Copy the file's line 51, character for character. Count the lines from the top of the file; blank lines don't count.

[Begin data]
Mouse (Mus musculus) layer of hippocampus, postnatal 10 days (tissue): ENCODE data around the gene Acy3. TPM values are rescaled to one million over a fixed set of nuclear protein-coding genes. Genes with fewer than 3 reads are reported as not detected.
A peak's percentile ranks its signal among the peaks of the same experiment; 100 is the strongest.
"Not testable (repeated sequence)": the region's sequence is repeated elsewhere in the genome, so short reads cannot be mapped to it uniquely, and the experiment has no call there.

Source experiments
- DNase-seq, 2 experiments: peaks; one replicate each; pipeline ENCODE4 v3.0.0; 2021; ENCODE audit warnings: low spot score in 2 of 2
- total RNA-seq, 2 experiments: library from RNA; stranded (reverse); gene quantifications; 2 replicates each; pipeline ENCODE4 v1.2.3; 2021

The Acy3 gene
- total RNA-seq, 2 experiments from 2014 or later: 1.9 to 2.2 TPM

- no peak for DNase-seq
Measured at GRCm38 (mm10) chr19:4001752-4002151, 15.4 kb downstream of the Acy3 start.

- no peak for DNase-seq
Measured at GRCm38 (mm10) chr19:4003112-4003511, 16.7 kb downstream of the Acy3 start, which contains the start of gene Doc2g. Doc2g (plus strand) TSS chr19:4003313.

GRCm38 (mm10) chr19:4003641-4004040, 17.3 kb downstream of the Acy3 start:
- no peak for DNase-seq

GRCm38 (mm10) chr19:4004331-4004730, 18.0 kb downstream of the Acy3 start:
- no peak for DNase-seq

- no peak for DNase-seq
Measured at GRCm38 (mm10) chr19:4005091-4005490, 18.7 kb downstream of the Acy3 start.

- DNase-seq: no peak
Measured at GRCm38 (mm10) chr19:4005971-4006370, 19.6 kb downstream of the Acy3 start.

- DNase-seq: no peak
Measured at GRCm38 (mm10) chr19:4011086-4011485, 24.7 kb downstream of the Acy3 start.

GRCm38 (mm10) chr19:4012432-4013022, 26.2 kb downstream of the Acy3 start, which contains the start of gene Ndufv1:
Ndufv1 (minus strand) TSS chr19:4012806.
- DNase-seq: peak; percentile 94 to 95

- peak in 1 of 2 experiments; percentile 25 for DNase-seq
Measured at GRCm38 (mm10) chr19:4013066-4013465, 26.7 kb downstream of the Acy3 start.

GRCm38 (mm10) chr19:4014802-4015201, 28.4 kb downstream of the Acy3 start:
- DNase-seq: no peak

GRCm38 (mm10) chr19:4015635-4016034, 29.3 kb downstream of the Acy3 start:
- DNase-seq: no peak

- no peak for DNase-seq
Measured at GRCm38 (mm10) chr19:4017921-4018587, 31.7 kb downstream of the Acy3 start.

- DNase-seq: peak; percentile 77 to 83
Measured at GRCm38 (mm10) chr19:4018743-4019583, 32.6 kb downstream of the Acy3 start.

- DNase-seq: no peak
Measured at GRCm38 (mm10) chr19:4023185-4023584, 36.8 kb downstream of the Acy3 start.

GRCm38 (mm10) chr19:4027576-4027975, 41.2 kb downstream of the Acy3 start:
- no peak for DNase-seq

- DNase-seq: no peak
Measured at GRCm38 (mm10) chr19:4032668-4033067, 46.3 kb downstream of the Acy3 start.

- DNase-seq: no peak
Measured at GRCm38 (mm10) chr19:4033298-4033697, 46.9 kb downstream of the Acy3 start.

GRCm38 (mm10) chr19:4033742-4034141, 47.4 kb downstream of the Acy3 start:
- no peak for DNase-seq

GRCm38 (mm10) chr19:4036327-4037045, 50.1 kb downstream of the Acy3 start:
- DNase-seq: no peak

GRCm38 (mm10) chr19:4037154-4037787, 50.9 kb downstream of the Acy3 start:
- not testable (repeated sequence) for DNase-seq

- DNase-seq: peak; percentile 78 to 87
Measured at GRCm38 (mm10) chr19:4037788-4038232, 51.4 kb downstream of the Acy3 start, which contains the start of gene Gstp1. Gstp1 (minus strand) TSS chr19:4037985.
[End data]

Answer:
Measured at GRCm38 (mm10) chr19:4037788-4038232, 51.4 kb downstream of the Acy3 start, which contains the start of gene Gstp1. Gstp1 (minus strand) TSS chr19:4037985.